The title essay, featuring Cesar Millan, host of National Geographic TV's Dog Whisperer, turns ethology into pop psychology: "A dog cares, deeply, which way your body is leaning. Forward or backward? Forward can be seen as aggressive; backward - even a quarter of an inch - means non-threatening." Anyone who knows dogs knows this is a truism. There are more.
"Movement analysts tend to like watching, say, Bill Clinton or Ronald Reagan; they had great phrasing. George W. Bush does not." Bush, we are told, "moves like a boy, which is fine, except that, unlike such movement masters as Reagan and Clinton, he can't stop moving like a boy when the occasion demands a more grown-up response." Oh dear me!
If the essay Troublemakers can be believed, pit-bull terriers teach us about racial profiling. Troublemakers opens with a graphic description of three pit bulls savaging two-and-a-half-year-old Jayden Clairoux in Ottawa, in February, 2005, the attack that led Ontario to ban pit bulls.
The dogs were bred for fighting, but not all pit bulls are vicious. This causes Gladwell agonies of political correctness.
"Following the transit bombings in London," he writes, "the New York City Police Department announced that it would send officers into the subways to conduct random searches of passengers' bags. On the face of it, doing random searches in the hunt for terrorists - as opposed to being guided by generalizations - seems like a silly idea." Gladwell then cites an unnamed New York "columnist" who opined that we know what jihadists look like, just as we know what mobsters look like, "'even as we understand that only an infinitesimal fraction of Italian-Americans are members of the mob.'"
"But wait," Gladwell cautions: "do we really know what mafiosi look like?" Alas for pit bulls, we do know what they look like.
Dangerous Minds profiles FBI profiler John Douglas (Thomas Harris's model for Agent Jack Crawford in The Silence of the Lambs ). Douglas, author of Inside the Mind of BTK (a three-letter abbreviation for bind, torture, kill), about Wichita, Kansas, serial killer Dennis Rader, "was the protégé of the pioneering FBI profiler Howard Teten, who helped establish the bureau's Behavioural Science Unit, at Quantico, in 1972." In turn, Teten was a protégé of James Brussel, who profiled New York's Mad Bomber in the mid-1950s. In such a close-knit fraternity, Gladwell comments, this "is like being analyzed by the analyst who was analyzed by Freud."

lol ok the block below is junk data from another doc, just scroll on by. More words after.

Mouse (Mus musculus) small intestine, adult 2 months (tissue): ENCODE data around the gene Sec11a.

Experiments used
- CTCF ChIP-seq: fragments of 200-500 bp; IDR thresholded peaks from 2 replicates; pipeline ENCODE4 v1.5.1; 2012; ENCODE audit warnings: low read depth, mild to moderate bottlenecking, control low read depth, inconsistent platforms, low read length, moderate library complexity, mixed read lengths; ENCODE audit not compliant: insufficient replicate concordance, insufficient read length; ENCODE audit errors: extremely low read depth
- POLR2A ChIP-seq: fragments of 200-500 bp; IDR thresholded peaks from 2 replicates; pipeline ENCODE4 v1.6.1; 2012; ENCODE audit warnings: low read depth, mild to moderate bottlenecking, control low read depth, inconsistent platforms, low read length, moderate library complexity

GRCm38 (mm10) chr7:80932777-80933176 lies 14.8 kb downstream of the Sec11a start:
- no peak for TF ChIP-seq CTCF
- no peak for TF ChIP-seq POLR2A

Gladwell excels at the telling anecdote. Brussel had told detectives that when they caught the Mad Bomber, he would be wearing a double-breasted suit: "Buttoned." They arrested George Metesky at home in his pajamas: "The police asked that he get dressed. When he returned, his hair was combed into a pompadour and his shoes were newly shined. He was also wearing a double-breasted suit - buttoned."
That's good, and so is the essay. But this collection sorely needed an editor.
Although the essays in What the Dog Saw can be read for free on line, the book is firmly on the bestseller lists. The Me Generation loves Gladwell, along with the busy airport herd - mad dogs, serial killers and IQ fundamentalists excepted.
Chris Scott, who knows dogs and other animals, has raised pedigree Border Collies in the Ottawa Valley.